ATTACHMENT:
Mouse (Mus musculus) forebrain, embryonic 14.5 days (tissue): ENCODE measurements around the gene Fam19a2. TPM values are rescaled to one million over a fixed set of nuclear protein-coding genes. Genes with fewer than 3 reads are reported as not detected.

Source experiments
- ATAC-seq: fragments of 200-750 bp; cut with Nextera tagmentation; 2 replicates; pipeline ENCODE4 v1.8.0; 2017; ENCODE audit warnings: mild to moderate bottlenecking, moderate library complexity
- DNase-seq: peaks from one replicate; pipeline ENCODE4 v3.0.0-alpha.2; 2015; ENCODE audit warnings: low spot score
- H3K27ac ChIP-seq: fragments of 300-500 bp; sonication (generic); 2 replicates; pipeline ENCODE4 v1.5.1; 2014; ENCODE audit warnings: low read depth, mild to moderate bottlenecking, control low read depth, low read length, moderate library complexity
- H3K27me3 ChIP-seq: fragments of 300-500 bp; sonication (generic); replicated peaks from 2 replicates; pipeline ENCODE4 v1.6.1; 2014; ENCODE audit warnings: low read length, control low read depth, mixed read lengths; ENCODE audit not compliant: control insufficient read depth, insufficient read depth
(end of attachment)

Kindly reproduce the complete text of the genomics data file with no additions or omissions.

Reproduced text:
Mouse (Mus musculus) forebrain, embryonic 14.5 days (tissue): ENCODE measurements around the gene Fam19a2. TPM values are rescaled to one million over a fixed set of nuclear protein-coding genes. Genes with fewer than 3 reads are reported as not detected.

Source experiments
- ATAC-seq: fragments of 200-750 bp; cut with Nextera tagmentation; 2 replicates; pipeline ENCODE4 v1.8.0; 2017; ENCODE audit warnings: mild to moderate bottlenecking, moderate library complexity
- DNase-seq: peaks from one replicate; pipeline ENCODE4 v3.0.0-alpha.2; 2015; ENCODE audit warnings: low spot score
- H3K27ac ChIP-seq: fragments of 300-500 bp; sonication (generic); 2 replicates; pipeline ENCODE4 v1.5.1; 2014; ENCODE audit warnings: low read depth, mild to moderate bottlenecking, control low read depth, low read length, moderate library complexity
- H3K27me3 ChIP-seq: fragments of 300-500 bp; sonication (generic); replicated peaks from 2 replicates; pipeline ENCODE4 v1.6.1; 2014; ENCODE audit warnings: low read length, control low read depth, mixed read lengths; ENCODE audit not compliant: control insufficient read depth, insufficient read depth